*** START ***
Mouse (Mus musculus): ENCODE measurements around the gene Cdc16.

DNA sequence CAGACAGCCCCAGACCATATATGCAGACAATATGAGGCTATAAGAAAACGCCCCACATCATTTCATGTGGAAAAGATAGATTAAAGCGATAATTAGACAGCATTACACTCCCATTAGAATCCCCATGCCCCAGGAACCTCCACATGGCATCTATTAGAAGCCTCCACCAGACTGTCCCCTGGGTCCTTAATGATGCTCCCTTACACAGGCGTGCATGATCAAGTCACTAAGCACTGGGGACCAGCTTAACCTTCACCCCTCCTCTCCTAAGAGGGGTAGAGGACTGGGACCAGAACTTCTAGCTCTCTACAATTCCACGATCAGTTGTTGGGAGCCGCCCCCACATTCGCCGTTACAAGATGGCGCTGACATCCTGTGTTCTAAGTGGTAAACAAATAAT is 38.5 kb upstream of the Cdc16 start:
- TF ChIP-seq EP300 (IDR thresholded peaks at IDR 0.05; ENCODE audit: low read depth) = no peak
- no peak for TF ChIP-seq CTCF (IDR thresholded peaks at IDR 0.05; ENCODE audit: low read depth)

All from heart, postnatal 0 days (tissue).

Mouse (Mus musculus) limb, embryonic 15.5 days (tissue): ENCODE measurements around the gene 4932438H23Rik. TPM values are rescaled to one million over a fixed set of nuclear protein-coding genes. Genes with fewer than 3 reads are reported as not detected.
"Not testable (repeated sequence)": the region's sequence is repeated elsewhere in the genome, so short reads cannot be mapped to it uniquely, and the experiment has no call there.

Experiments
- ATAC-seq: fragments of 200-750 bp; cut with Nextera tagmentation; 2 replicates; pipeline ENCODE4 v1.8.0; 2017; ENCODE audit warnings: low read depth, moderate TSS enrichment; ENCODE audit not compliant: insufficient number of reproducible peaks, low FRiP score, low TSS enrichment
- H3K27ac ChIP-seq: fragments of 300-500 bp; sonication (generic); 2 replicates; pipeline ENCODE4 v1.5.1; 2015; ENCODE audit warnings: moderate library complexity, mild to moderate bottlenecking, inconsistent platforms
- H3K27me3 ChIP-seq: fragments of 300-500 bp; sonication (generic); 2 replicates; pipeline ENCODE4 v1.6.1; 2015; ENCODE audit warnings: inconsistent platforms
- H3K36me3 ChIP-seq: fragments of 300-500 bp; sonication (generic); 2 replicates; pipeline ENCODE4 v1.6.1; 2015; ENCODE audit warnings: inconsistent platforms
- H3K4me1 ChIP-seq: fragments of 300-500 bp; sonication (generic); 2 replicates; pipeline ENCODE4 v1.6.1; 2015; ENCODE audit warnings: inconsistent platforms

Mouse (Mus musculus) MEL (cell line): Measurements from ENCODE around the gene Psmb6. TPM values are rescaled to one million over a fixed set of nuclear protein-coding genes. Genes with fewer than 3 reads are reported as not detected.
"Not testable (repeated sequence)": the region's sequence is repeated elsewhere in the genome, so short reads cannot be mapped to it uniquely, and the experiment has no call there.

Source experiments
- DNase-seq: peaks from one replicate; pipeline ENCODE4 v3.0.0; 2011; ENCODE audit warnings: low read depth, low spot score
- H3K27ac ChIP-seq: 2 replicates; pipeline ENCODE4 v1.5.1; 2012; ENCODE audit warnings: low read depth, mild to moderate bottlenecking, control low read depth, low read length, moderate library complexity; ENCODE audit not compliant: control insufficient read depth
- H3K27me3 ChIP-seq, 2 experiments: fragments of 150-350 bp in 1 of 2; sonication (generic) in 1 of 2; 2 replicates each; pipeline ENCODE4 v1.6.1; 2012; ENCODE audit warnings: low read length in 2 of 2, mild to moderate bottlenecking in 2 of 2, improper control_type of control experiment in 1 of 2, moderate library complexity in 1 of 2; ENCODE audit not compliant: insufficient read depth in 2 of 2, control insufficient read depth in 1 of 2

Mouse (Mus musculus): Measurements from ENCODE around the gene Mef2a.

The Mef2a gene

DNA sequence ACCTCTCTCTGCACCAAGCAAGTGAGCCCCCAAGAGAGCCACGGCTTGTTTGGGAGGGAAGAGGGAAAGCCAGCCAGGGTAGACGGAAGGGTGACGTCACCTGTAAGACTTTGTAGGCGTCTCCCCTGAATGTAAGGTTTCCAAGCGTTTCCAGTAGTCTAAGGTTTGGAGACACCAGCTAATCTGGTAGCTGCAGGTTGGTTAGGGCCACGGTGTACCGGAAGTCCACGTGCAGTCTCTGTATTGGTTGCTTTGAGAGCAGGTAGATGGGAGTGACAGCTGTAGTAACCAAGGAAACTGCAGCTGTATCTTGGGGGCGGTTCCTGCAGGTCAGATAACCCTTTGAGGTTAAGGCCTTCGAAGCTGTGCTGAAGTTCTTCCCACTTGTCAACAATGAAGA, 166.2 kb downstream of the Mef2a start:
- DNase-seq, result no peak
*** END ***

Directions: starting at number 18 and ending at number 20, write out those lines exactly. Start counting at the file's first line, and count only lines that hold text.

- H3K27ac ChIP-seq: 2 replicates; pipeline ENCODE4 v1.5.1; 2012; ENCODE audit warnings: low read depth, mild to moderate bottlenecking, control low read depth, low read length, moderate library complexity; ENCODE audit not compliant: control insufficient read depth
- H3K27me3 ChIP-seq, 2 experiments: fragments of 150-350 bp in 1 of 2; sonication (generic) in 1 of 2; 2 replicates each; pipeline ENCODE4 v1.6.1; 2012; ENCODE audit warnings: low read length in 2 of 2, mild to moderate bottlenecking in 2 of 2, improper control_type of control experiment in 1 of 2, moderate library complexity in 1 of 2; ENCODE audit not compliant: insufficient read depth in 2 of 2, control insufficient read depth in 1 of 2

Mouse (Mus musculus): Measurements from ENCODE around the gene Mef2a.